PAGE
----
RELEASE: 10 Years After Katrina, Climate Displacement Remains Unaddressed
Washington, D.C. — Ten years after the devastation that Hurricane Katrina inflicted on the Gulf Coast, the effects of climate displacement—when people are forced from their homes due to extreme weather—are still being felt. An estimated 1.5 million people fled from their homes in Alabama, Mississippi, and Louisiana as a result of Hurricane Katrina. Roughly 40 percent of them—disproportionately from Louisiana—had a difficult time returning. Most people were relocated to areas hundreds of miles away, and many were unable to return.
With the 10-year anniversary of Hurricane Katrina’s landfall in the coming weeks, the Center for American Progress has released an issue brief showing that Katrina victims are not alone. Extreme weather events caused by a changing climate have caused hundreds of thousands of people to be displaced from their homes, some never to return.
“Hurricane Katrina was the single largest climate displacement event in American history. It caused more than 1 million people to leave their homes, thousands of whom have not returned 10 years later,” said Danielle Baussan, CAP Managing Director of Energy Policy and author of the paper. “Hurricane Katrina was a singularly devastating event, but climate displacement is happening on a smaller scale every year. Droughts, floods, and extreme storms have all forced people from their homes in the years since Katrina. As climate events increase in intensity and frequency, the challenge of preventing and supporting displaced communities only continues.”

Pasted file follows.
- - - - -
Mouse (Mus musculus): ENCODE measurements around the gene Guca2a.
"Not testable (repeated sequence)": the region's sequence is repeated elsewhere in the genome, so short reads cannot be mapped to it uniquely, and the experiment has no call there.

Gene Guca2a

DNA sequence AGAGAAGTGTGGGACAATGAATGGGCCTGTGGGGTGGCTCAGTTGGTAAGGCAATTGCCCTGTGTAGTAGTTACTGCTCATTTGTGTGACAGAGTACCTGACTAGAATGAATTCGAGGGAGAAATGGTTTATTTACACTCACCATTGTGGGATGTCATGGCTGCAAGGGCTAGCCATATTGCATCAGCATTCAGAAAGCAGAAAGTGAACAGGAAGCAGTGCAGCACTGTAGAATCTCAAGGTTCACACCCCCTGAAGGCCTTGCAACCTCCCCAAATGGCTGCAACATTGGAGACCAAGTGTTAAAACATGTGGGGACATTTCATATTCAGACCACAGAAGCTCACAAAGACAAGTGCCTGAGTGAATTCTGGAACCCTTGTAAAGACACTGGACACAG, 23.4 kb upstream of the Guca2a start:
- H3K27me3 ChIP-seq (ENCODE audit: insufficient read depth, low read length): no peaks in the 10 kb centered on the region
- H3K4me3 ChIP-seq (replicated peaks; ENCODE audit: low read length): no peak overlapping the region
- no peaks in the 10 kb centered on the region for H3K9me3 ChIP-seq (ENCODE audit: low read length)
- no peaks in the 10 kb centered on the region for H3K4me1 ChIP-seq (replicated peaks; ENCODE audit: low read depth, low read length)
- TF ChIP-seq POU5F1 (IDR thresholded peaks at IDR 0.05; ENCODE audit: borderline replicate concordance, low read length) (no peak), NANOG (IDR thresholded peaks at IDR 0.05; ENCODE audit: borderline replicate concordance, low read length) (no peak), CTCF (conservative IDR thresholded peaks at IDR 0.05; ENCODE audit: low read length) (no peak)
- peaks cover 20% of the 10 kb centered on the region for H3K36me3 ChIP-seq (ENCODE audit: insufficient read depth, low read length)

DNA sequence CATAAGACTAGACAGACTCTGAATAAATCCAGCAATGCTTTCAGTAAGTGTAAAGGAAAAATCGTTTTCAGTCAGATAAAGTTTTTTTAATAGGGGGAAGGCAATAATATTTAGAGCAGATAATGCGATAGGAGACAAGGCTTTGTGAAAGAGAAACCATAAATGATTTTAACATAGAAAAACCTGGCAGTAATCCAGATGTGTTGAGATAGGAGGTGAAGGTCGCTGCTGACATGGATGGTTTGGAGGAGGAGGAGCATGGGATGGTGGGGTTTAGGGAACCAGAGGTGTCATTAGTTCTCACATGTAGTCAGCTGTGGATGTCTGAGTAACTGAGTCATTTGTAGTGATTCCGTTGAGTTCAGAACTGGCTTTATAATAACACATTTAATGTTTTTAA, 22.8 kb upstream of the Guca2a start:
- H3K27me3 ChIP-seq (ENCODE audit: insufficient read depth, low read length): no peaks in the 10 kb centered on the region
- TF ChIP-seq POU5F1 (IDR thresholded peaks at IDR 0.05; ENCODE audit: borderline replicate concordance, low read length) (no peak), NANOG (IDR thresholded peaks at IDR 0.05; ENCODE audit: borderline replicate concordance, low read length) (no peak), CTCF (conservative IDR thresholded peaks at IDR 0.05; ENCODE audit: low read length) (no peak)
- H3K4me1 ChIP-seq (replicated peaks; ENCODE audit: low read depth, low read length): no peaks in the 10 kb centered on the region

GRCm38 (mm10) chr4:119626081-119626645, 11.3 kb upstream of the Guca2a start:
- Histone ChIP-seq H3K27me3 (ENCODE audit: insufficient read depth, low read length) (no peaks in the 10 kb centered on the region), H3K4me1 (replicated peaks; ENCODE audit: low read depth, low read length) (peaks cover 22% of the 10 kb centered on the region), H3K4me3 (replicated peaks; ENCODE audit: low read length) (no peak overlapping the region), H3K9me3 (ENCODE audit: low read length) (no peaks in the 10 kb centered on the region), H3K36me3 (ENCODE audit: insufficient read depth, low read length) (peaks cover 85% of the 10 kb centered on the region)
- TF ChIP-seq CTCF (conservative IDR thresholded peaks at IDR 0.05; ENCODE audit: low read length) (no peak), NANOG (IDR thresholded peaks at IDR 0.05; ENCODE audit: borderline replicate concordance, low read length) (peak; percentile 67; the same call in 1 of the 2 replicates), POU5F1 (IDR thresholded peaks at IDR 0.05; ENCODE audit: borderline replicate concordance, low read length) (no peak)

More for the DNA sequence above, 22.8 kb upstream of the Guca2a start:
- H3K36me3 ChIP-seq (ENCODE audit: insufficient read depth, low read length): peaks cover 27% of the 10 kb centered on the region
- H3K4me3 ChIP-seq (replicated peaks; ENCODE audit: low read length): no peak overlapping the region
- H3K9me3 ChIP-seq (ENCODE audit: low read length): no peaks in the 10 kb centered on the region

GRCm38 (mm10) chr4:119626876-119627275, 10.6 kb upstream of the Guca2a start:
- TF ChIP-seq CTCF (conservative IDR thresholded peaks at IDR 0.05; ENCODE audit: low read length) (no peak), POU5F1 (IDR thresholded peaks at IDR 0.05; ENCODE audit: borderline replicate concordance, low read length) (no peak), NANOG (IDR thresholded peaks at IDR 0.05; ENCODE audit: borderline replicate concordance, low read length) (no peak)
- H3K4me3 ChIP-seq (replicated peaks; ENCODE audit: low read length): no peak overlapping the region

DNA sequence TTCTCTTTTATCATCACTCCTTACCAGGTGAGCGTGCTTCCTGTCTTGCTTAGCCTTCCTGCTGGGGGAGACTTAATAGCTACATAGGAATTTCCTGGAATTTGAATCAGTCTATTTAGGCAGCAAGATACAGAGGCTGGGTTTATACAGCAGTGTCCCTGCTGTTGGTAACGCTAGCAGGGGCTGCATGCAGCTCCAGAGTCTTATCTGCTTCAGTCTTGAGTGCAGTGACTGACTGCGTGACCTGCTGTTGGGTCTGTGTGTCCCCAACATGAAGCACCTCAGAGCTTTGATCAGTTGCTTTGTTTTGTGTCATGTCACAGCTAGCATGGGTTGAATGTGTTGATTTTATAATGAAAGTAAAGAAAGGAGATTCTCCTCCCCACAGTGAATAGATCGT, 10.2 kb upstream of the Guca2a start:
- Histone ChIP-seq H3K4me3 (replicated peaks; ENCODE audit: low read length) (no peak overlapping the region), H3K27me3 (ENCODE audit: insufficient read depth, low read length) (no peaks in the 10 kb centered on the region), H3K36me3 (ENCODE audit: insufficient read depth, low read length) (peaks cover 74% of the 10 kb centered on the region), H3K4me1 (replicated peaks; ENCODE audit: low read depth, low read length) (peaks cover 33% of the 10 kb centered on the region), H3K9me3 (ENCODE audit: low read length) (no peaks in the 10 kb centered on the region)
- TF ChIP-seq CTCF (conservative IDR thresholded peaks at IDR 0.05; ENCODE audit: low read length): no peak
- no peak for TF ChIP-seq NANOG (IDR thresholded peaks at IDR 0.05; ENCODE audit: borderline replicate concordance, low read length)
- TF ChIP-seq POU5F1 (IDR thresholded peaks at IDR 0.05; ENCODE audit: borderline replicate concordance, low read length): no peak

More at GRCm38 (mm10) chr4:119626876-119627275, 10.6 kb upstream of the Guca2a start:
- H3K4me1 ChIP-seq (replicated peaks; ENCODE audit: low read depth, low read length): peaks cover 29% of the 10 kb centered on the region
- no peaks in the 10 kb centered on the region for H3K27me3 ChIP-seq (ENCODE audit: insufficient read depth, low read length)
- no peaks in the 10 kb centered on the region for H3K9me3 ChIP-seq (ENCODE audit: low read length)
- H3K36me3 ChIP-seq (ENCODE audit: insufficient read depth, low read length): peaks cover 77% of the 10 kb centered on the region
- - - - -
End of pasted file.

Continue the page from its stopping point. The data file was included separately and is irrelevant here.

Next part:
The paper makes recommendations to ease the burden of climate displacement and make it less difficult for those affected to return to their homes. These recommendations range from support for more climate resilient communities to prevent climate displacement from occurring in the first place to better home repair programs to enable people to rebuild their homes and return to their communities that much faster. Another recommendation is to provide voluntary buyout programs for properties in vulnerable coastal areas in order to return those areas to a natural state, creating buffer zones against the kind of flooding that wreaked havoc on shorelines during Superstorm Sandy.
Click here to read the paper.
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